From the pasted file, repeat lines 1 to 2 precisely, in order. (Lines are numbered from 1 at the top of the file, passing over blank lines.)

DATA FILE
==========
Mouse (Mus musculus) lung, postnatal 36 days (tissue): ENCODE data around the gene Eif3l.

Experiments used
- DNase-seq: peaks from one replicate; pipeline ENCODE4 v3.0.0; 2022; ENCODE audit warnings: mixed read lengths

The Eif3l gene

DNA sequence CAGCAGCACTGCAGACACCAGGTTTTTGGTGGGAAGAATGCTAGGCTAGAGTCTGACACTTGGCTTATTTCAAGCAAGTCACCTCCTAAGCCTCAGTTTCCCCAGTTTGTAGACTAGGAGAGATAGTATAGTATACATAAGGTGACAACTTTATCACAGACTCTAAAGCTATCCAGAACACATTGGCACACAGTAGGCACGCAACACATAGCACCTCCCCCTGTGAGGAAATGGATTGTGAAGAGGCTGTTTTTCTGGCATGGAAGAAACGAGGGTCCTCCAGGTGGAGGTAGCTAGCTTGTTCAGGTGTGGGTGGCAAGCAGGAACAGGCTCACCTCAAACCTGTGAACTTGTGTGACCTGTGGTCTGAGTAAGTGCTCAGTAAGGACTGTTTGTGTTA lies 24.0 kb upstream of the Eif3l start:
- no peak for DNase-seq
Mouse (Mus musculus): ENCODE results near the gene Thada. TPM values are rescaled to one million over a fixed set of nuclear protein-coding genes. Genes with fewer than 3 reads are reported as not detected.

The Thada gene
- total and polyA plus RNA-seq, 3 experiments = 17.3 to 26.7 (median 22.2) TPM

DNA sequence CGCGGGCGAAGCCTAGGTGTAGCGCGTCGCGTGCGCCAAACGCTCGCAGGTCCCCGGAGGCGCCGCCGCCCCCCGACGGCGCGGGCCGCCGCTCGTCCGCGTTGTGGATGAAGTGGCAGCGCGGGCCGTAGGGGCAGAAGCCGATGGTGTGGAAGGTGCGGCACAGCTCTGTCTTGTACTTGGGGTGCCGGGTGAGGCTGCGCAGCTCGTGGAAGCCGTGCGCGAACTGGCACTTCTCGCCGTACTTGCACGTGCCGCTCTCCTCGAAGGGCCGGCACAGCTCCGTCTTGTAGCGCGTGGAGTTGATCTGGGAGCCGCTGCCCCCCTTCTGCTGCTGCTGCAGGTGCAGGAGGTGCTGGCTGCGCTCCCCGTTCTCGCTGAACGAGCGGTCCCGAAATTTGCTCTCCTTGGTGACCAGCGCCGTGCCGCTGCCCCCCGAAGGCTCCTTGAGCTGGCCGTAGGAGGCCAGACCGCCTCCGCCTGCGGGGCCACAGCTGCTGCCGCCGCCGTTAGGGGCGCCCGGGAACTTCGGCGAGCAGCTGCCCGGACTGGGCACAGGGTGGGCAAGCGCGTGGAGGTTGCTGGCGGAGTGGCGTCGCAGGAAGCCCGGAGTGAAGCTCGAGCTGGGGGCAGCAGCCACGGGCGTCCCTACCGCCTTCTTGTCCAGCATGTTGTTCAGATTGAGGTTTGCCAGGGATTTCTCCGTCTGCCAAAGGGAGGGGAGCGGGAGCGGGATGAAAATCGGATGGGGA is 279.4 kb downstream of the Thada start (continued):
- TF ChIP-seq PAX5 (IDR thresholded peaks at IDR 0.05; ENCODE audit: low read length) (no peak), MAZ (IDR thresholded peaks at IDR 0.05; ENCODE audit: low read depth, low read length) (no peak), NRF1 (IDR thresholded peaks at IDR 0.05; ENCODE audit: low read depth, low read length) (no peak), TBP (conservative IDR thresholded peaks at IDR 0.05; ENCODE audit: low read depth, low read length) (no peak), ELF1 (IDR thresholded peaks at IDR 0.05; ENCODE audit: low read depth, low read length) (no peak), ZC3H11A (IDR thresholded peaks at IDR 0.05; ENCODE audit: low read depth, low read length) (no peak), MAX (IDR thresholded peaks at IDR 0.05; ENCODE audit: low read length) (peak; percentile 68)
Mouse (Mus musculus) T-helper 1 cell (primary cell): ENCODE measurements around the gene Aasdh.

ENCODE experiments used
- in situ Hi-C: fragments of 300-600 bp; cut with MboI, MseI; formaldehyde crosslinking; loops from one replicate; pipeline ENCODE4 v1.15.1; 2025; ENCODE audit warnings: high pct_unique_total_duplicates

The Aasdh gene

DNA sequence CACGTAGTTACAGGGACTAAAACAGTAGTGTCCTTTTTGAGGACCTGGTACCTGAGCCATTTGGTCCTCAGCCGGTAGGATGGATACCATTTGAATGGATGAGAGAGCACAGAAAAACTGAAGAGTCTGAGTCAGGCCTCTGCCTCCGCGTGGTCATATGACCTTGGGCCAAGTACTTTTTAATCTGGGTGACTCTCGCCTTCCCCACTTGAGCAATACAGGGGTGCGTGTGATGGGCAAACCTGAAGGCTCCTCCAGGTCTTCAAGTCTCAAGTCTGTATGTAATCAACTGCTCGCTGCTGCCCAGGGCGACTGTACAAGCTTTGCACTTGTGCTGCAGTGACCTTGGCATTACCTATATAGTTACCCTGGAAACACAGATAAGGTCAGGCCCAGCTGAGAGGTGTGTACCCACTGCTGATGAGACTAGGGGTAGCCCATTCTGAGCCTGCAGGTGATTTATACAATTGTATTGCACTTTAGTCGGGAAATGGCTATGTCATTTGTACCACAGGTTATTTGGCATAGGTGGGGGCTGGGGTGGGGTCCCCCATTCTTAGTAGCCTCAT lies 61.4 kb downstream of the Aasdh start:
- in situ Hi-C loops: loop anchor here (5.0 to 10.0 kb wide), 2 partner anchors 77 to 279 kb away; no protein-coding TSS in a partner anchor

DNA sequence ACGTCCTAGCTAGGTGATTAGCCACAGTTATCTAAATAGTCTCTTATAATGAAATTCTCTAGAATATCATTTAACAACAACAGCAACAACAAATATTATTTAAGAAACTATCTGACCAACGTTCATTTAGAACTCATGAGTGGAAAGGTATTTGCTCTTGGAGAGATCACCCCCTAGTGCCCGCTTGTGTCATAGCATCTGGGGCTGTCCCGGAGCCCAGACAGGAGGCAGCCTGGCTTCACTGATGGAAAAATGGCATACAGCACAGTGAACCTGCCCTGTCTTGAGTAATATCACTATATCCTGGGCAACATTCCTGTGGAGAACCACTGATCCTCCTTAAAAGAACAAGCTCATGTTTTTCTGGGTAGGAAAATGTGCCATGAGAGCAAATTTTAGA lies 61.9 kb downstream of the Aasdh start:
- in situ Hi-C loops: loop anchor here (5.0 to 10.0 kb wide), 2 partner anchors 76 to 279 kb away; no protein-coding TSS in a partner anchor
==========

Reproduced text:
Mouse (Mus musculus) lung, postnatal 36 days (tissue): ENCODE data around the gene Eif3l.

Experiments used